Results from Attention Topic Area

A central problem for modern information processing systems is that they can gather more information from the environment than they can process in real time. Sensory systems expanded on the surfaces and inner organs but the central processing unit grew much slower, so gathered signals could not be processed all in parallel. Specializations such as the human eye with a central high-resolution fovea and the ability to rotate within the orbit, and the hand with the high density of touch receptors, accompanied by an over-representation of these parts in the central processing unit (the brain) partially solved this problem.

However, such hard-wired specializations are not enough to relieve the overload of the central processing unit (e.g., the brain). Fortunately, nervous systems have adapted to solve this problem quickly, efficiently and thoroughly. Essentially all animals, including insects, have developed mechanisms of selective attention. Attention is a primary cognitive function, and arguably one of the most important aspects of understanding the world around us. Without limiting the amount of information that is to be processed in detail in a smart, and situation-dependent manner, higher-level cognitive processing would be impossible. Auditory attention is used to “hear out” the desired signal, yet attention can shift with sounds that are particularly salient. Visual attention is used to explore our world, helping the animal to direct its attention to portions of the visual field needed to understand the scene. Importantly, all these different inputs from different modalities have to be integrated and taken into account for making a “good” behavioral decision.

Attention is one of the most important cognitive processes. Not only does it help us select the input we need to perform a task, but it prioritizes peripheral inputs so we can accomplish our tasks with limited cognitive resources. Towards this goal, the attention group limited themselves to four main projects, as described below.

Much of our work was directed at how do we put together a complete system that does attention-driven scene analysis. Most of the attention work (i.e. Reynolds and Heeger) is directed at modeling low-level aspects of attention. Thus at the neural level we see tuning curves that change in one of three different ways: either by broadening/narrowing the response, a gain change, or even a complete shift. This is important work, but doesn't tell us how attention works at the higher level.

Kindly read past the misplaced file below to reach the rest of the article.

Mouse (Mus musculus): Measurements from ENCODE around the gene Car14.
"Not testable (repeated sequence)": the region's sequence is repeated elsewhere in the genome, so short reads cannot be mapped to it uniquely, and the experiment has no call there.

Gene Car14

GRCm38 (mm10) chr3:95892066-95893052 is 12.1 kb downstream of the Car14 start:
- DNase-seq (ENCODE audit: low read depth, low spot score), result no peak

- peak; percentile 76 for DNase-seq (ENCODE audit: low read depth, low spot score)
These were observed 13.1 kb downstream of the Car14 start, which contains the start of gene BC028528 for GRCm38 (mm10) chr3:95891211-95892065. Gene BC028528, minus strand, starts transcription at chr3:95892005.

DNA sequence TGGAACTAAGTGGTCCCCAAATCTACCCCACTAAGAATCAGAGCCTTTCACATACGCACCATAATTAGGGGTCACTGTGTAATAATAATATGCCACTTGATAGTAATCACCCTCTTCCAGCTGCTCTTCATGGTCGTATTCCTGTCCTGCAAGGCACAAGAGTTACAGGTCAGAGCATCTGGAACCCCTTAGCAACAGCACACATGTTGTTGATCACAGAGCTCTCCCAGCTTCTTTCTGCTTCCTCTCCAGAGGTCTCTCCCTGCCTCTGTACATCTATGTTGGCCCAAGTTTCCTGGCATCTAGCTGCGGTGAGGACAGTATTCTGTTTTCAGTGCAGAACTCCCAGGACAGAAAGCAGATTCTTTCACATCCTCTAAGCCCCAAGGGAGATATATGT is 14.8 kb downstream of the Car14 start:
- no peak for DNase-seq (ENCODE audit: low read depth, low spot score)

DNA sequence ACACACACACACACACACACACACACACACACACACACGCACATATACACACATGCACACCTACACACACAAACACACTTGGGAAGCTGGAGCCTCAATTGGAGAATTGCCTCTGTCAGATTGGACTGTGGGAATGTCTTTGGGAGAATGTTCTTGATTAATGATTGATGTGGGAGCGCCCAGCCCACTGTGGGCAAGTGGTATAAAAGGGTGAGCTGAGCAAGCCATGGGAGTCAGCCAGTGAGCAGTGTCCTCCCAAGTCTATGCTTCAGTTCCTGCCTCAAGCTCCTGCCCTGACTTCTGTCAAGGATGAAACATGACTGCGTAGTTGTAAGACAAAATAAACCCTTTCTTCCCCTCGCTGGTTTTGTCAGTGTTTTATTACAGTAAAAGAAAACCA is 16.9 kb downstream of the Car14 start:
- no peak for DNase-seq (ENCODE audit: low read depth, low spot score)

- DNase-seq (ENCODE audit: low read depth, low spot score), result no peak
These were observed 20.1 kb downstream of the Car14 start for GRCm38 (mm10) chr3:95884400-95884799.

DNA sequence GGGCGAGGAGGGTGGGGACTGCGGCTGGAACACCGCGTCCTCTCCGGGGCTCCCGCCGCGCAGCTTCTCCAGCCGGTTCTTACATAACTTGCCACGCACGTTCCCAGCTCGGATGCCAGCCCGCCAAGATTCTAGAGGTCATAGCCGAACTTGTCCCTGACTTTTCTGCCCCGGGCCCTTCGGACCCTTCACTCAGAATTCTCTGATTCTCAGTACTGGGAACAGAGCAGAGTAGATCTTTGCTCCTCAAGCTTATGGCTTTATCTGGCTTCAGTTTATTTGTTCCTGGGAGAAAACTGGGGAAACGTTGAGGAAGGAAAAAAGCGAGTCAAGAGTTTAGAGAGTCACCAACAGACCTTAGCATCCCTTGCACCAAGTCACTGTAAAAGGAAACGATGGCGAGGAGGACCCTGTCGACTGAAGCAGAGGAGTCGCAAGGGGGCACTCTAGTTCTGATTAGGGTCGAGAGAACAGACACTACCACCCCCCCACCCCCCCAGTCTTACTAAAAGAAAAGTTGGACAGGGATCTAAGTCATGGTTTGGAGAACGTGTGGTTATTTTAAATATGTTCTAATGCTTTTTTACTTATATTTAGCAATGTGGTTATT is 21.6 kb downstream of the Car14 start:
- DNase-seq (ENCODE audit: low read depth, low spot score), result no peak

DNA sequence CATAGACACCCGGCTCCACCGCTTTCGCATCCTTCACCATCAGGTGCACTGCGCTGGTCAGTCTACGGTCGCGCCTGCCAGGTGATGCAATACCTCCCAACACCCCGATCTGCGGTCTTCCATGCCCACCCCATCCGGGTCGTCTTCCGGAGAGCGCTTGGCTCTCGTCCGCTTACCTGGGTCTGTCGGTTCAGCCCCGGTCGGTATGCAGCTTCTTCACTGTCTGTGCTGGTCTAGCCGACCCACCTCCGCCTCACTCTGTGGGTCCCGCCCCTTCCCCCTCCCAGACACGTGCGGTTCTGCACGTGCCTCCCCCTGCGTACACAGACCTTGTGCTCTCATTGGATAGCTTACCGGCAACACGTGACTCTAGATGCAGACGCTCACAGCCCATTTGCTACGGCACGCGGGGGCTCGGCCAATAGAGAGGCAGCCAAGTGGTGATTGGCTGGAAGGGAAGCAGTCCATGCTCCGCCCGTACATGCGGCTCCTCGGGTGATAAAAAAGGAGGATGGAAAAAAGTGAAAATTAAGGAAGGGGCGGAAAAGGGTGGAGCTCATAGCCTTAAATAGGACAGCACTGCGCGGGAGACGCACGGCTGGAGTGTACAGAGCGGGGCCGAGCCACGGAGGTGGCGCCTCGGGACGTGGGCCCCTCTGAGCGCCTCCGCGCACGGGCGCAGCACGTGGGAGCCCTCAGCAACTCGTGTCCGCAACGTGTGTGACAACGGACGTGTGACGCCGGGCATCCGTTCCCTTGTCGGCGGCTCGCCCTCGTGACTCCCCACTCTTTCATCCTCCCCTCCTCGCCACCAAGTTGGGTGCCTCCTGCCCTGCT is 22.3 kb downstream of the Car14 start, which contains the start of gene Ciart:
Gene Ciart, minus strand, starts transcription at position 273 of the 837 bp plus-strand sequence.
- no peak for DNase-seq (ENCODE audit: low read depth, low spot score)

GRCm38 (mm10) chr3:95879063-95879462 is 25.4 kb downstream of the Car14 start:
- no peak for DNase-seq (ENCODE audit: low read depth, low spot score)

Three subprojects looked at different system aspects of attention. The first project "Attention While Eye Tracking" studied whether subjects were better able to attend to a visual change based on retinal-centered or spatial-centered reference frame. Clearly subjects can attend to a number of different aspects of a visual signal. In this study we wanted to know whether subjects could be better directed to follow a position at a fixed point on their retina (using an eye-tracking paradigm so the fovea was always centered on a known fixation point), or whether a ego-centric spatial filter was better.

The second project looked at the impact on spiking neural models of attention. How does "Spike Based Visual Saliency" work? Do spikes affect the computations?

The third project looked at auditory features used when operating under an attentional spotlight. As described above, the neural data suggests the input representations changes to emphasize the most important part of the stimulus. This is unfortunate since many classification systems depend on global features. The computer vision world has great success with a local feature known as SIFT or SURF. But most audio classification is done with a global feature known as MFCC. Changing the input represention, via an attentional spotlight, would lead to vastly different MFCC vectors, and very poor recognition scores. The third project looked at a form of "High Level Saliency" which used high-level feature for saliency, and also looked at local auditory features for recognition.

Finally, the ultimate project prepared a sandbox for an attention system. The subject's goal is to understand the most "important" conversation in a cocktail party. This mimics a real party where each listener is trying to listen the conversation with the most relevance to the listener. Relevance and importance are hard to define. So for the purposes of this sandbox we asked listeners to listen to multiple overlapping two-digit sentences (One nine. Three four.) and then pick out the most important sentence. This formed our "Real-time Attention Driven Scene Analysis Sandbox."

Subproject Pages